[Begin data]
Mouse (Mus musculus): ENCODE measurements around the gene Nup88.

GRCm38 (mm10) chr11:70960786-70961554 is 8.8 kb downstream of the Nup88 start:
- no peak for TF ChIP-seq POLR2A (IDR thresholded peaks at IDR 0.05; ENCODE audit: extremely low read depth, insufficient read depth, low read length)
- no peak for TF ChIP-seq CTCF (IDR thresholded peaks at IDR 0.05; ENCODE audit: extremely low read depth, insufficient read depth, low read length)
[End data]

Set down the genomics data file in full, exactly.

Mouse (Mus musculus): ENCODE measurements around the gene Nup88.

GRCm38 (mm10) chr11:70960786-70961554 is 8.8 kb downstream of the Nup88 start:
- no peak for TF ChIP-seq POLR2A (IDR thresholded peaks at IDR 0.05; ENCODE audit: extremely low read depth, insufficient read depth, low read length)
- no peak for TF ChIP-seq CTCF (IDR thresholded peaks at IDR 0.05; ENCODE audit: extremely low read depth, insufficient read depth, low read length)